David Mitchell on IBM's SaaS Strategy Listen to the entire podcast using the buttons
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Participants of this podcast are Krissi Danielsson (KD); and Dave Mitchell (DM.)
KD: Hi! I'm Krissi Danielsson. You'd have to be living under
a rock to not know that Software-as-a-Service, a.k.a. SaaS is all the
rage right now. Analysts are talking about it and customers want it. So
companies are rushing to make sure that SaaS offerings ready to meet
the demands. But the road to SaaS can be fraught with challenges. And
one company that hopes to help with these SaaS providers get on the
right track is IBM. Here today to talk to us about IBM SaaS strategy
for ISVs is Dave Mitchell, Director of Software-as-a-Service with IBM.
Thanks for joining us today, Dave!
DM: Thanks for inviting me today, Krissi. I'm really pleased to be here.
KD: All right, great! So to start off, I know you must get
this question all the time, but could you tell us a little bit about
IBM's overall SaaS strategy?
DM: Yeah, sure. I do actually get that question a lot. And
it's a tough one, in some degree, because IBM is obviously such a big
company, and SaaS impacts so many different parts of IBM. But the way I
tend to try to explain it, is I put it into three main categories. The
first one is IBM works with ISVs and service provider that are looking
to deliver SaaS solutions. So we have ISVs, both established ISVs that
are moving to the SaaS model, and ISVs are being born on the Web to
enable, deliver and market their SaaS solutions. So that's the first
The second category is IBM actually has a SaaS provider ourselves.
And in that area, our Lotus organization offers things like Lotus
notes, in the Software-as-a-Service model and just recently, we
acquired a Software-as-a-Service company called Web Dialogues in the
Web conferencing area. And in the third area, which is primarily led by
our global business services group, is where we advertise an integrator
of SaaS solutions for our clients. So we help our clients integrate
SaaS solutions into their operations.
So those are the three main areas that IBM is working around SaaS right now.
KD: Great! So, going back to the first one of those areas, as
far as what leads companies to IBM -- what are some of the major
hurdles that you would face off, that ISVs face in developing a SaaS
model? Are there unique considerations that they face in developing for
on-demand vs on-premise software?
DM: Yeah, absolutely. I mean, really, the
Software-as-a-Service model is very different from the on-premise
model. I mean, there are financial, business and technical
considerations to be taken into account. So, yeah -- from the financial
side, that's things like revenue recognition, and sales compensation.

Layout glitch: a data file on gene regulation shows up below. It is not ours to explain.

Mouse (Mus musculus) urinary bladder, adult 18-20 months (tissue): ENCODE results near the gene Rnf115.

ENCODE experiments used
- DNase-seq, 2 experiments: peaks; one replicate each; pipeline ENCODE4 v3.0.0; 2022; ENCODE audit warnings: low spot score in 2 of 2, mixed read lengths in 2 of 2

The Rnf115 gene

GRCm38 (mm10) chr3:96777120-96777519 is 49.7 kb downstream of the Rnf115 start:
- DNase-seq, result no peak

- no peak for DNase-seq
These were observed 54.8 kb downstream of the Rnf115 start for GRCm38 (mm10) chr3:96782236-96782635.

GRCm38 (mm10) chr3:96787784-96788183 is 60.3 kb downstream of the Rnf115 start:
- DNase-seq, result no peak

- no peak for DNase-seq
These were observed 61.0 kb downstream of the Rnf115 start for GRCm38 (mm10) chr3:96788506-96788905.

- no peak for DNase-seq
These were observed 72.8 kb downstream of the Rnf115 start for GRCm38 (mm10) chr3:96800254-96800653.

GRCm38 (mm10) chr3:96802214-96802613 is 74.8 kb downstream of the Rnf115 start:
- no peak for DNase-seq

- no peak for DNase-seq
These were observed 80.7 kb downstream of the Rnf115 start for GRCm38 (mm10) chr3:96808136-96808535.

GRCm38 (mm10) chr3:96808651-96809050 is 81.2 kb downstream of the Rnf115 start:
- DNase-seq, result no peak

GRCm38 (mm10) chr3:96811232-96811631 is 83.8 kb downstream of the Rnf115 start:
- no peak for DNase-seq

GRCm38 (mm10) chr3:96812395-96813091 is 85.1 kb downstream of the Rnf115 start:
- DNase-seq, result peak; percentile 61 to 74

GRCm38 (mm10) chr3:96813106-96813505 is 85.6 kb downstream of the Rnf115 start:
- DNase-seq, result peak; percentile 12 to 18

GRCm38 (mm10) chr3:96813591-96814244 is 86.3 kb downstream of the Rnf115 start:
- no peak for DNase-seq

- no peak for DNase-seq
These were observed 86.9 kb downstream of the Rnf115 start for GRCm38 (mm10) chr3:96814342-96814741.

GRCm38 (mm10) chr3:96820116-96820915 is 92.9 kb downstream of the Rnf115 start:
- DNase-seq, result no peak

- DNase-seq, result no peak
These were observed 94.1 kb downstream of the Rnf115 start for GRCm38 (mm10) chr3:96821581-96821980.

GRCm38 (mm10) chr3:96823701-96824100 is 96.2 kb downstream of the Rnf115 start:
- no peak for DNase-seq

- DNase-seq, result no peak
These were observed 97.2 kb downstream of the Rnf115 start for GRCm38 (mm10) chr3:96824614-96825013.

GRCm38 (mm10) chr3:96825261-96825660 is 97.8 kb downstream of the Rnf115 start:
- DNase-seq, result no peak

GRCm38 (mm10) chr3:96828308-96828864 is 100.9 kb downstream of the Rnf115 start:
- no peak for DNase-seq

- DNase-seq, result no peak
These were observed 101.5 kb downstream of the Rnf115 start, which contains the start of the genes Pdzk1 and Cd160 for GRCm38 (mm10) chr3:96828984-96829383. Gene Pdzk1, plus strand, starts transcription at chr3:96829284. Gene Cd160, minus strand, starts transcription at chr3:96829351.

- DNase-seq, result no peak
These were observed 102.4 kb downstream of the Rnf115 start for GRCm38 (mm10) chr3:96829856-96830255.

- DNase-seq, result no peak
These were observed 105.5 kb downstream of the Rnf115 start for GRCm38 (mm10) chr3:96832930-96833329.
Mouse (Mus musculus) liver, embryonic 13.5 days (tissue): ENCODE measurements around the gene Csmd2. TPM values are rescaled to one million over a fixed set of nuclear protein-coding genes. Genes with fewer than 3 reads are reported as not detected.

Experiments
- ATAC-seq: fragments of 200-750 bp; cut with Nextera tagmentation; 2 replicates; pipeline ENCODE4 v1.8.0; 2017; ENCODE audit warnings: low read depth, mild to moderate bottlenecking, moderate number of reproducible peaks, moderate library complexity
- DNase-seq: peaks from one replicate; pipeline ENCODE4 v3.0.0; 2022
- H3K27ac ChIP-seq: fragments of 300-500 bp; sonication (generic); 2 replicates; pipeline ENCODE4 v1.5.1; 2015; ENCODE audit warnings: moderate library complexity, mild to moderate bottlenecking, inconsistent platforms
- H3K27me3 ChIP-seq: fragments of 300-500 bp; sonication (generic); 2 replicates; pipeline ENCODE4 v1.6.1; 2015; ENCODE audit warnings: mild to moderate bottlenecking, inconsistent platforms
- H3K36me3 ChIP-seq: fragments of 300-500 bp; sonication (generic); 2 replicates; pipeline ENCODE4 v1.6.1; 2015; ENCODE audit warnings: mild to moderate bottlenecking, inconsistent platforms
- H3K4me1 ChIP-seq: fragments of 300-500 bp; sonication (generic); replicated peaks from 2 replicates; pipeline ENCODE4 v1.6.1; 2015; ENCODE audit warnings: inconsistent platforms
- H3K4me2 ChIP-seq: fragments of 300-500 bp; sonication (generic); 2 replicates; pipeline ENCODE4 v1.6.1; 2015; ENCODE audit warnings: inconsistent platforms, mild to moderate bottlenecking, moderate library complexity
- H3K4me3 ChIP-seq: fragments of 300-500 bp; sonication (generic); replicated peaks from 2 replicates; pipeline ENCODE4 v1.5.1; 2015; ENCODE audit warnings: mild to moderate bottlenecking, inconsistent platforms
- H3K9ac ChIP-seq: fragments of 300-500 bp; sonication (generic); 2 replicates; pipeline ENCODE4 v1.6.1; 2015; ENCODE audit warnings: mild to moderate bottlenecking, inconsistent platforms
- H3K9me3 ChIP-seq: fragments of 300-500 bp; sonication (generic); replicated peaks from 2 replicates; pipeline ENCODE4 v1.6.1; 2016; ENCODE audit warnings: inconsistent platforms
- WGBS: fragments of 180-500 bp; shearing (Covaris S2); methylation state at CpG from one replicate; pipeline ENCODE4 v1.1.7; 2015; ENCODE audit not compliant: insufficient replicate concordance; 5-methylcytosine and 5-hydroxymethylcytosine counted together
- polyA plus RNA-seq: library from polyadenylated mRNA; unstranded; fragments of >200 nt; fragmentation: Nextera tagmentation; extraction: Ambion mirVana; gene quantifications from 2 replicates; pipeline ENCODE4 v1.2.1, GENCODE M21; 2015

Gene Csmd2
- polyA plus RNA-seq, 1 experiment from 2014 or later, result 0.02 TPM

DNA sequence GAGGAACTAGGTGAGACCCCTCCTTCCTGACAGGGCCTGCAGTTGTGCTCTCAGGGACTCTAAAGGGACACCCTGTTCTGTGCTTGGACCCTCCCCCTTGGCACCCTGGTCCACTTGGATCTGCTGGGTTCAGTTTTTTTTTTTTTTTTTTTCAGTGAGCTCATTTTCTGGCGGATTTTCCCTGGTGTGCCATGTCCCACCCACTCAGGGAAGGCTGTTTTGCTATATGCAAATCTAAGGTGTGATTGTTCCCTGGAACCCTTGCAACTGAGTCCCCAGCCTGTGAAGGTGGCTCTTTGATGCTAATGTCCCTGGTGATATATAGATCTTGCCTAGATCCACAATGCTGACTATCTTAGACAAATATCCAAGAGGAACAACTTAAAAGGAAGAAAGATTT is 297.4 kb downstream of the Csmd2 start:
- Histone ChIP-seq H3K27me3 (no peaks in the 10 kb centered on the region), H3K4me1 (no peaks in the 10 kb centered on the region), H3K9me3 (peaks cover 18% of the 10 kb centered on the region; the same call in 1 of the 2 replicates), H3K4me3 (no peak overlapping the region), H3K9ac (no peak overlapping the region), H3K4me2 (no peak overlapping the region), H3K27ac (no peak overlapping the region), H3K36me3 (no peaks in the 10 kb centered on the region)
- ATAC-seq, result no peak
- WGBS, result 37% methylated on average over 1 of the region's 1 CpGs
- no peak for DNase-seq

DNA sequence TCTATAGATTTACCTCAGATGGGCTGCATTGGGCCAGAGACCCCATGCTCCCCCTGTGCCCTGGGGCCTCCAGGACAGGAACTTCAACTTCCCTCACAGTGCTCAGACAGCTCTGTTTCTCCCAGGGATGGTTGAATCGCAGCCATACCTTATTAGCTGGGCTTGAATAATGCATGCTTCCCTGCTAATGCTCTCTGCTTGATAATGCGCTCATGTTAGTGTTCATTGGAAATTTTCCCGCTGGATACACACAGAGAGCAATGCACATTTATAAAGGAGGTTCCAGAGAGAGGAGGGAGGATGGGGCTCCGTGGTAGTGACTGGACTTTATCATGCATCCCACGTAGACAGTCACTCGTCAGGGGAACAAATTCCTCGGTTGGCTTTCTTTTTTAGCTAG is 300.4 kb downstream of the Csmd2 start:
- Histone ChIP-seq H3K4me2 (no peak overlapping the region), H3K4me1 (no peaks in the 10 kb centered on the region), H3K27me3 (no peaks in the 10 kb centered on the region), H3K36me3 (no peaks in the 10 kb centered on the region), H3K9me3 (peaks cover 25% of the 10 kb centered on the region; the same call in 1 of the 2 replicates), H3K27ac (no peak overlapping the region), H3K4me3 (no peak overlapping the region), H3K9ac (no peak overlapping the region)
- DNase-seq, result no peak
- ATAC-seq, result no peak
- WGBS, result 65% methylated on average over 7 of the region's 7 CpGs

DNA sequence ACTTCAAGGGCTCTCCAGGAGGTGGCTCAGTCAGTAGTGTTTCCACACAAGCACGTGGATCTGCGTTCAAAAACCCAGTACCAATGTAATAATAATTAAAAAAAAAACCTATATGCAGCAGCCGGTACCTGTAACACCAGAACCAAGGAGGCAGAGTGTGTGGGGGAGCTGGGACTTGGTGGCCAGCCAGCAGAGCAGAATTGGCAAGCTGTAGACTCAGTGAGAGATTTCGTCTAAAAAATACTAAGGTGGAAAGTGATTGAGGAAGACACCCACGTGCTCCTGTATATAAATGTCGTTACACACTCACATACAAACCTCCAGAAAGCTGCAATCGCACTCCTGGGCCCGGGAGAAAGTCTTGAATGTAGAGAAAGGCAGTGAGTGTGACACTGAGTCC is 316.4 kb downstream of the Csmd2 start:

From a business perspective, you need to look at the whole marketing
mix, it's really very different for a Software-as-a-Service solution.
And if you look at some of the very successful software service vendors
in the market, they tend to use much more pull marketing as opposed to
push marketing. So, there's a tendency of much more marketing-led as
opposed to sales-led.
And then finally, on the technical front, you need to address issues
like multitenancy, like security and obviously the reliability of the
service. And any one of those, and many more, issues -- if you don't
really look at them and focus on them, they can really inhibit your
ability to be successful in the Software-as-a-Service model.
KD: Okay. So for an ISV that is facing those challenges, what can IBM do to help with that?
DM: Yeah, sure! So we've been actually operating the
Software-as-a-Service partner program now for about four years and have
a very comprehensive program. We've worked with more than 150 SaaS
providers. We have more than 150 that are working with us today to
deliver their SaaS solution. And our program is really based around
three main pillars. And the first one of these is enablement. Which is
all about how do we help ISVs to enable their applications to be
delivered in a SaaS model.
And over the last four years, we've actually developed -- throughout
our experiences of working with dozens of ISVs -- a SaaS enablement
road map. And we provide the ISVs with access to tools like a
development sandbox and SaaS development blueprints to help them build
their SaaS solutions on IBM technology. And many of these resources are
free of charge and you can get access to a development environment free
of charge to build your SaaS solution.
The second pillar is really all around delivery. So once you've
built your application, you need to partner with someone to ensure that
the environment on which it's delivered is secure and reliable. And we
work with our partners using a combination of IBM hardware, software
and managed hosting services to help them deliver their SaaS solutions.
And then, finally, and probably most importantly, the third pillar
of our program is all around go-to-market. So, once you've designed and